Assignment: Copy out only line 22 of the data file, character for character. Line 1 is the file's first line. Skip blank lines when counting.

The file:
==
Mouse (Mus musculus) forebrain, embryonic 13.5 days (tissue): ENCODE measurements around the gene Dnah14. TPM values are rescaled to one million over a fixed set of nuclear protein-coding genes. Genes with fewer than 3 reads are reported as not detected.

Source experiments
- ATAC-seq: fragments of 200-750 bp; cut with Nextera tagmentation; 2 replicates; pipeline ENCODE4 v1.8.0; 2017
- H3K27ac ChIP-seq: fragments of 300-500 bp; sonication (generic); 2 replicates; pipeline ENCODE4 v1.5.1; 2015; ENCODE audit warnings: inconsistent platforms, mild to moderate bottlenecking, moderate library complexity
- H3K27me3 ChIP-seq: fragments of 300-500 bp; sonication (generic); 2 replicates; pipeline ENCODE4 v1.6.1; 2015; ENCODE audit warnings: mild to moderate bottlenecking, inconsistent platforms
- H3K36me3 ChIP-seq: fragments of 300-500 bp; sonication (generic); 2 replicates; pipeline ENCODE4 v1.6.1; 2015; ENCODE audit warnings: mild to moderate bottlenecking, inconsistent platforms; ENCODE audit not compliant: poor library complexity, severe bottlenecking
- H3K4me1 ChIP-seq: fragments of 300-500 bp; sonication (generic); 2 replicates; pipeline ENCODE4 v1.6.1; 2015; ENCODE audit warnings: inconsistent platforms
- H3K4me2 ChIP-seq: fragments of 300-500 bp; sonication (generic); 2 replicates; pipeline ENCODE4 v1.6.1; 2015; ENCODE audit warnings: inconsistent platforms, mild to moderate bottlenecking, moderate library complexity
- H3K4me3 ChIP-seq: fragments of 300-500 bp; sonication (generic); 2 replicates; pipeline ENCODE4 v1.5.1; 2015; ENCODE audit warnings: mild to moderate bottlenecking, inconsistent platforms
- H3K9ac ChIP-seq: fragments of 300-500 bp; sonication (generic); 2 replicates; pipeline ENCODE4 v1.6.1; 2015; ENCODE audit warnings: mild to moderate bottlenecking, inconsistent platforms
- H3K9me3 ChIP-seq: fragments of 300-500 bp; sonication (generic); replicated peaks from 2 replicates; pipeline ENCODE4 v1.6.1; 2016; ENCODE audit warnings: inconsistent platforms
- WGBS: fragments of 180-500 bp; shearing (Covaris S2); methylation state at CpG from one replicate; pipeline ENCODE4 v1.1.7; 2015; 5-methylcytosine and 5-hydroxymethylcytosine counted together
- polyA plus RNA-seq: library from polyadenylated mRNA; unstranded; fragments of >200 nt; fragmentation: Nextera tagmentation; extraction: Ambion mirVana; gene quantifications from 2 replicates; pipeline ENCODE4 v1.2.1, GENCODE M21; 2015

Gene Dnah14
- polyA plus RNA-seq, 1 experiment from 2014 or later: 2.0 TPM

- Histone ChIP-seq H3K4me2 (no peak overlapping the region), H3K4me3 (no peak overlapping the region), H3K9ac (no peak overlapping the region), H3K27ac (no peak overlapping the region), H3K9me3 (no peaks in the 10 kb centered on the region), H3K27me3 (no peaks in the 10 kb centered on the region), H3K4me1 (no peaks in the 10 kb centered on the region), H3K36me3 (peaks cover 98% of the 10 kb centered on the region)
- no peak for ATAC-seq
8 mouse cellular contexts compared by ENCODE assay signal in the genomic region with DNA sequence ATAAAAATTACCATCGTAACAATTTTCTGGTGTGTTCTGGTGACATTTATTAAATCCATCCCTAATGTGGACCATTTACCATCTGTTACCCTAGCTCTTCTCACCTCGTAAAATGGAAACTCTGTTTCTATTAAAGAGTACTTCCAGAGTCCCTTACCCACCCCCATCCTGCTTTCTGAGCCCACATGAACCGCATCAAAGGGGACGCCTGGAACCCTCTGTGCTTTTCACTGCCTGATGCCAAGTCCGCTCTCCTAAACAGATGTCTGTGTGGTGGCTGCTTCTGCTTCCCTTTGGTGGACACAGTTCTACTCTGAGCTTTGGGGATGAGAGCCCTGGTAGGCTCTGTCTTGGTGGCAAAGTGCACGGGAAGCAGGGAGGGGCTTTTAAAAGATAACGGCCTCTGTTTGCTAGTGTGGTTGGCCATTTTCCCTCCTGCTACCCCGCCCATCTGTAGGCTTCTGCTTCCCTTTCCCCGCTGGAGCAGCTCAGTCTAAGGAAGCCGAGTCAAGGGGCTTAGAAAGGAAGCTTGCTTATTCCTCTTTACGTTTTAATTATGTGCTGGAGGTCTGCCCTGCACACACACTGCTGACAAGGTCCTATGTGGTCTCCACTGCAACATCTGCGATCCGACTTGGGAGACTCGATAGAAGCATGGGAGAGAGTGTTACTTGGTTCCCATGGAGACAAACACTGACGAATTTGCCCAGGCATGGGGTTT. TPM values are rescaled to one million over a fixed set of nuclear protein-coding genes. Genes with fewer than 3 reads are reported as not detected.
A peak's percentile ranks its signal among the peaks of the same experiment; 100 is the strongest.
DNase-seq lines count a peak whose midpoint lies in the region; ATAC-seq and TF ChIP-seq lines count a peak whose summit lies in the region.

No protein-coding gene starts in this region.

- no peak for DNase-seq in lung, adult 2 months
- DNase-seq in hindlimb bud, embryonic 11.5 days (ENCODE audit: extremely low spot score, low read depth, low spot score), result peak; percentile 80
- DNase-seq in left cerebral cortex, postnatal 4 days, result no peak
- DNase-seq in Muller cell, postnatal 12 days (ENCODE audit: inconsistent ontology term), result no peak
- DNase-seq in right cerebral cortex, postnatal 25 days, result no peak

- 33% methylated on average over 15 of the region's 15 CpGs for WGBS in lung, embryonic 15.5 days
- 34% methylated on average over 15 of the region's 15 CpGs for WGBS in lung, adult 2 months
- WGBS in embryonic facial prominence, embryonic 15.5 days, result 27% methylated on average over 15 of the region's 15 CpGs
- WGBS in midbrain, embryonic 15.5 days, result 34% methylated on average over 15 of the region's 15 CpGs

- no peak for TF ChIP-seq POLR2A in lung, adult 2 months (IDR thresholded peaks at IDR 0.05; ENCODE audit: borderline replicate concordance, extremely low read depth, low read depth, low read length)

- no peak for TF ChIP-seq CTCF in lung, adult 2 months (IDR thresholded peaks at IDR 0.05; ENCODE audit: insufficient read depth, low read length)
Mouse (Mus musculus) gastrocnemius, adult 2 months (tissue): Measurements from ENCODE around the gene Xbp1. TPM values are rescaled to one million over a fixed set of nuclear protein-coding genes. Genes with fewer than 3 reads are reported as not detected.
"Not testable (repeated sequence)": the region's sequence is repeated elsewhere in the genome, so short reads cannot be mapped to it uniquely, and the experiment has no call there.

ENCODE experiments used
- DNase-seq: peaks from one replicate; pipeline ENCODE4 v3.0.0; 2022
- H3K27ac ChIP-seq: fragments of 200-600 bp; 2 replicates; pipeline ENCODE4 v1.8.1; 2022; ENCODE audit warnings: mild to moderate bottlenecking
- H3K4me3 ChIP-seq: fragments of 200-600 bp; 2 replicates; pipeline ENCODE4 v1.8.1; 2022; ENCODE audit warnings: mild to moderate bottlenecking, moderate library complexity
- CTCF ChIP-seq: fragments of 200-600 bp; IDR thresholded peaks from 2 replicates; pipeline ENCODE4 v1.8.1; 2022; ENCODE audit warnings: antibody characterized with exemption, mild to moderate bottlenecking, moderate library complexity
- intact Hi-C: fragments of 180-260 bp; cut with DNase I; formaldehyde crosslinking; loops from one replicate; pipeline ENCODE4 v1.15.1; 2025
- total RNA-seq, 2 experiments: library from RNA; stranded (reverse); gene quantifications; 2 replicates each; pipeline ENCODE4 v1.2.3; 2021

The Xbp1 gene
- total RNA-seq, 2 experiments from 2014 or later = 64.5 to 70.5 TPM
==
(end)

- no peak for DNase-seq in lung, adult 2 months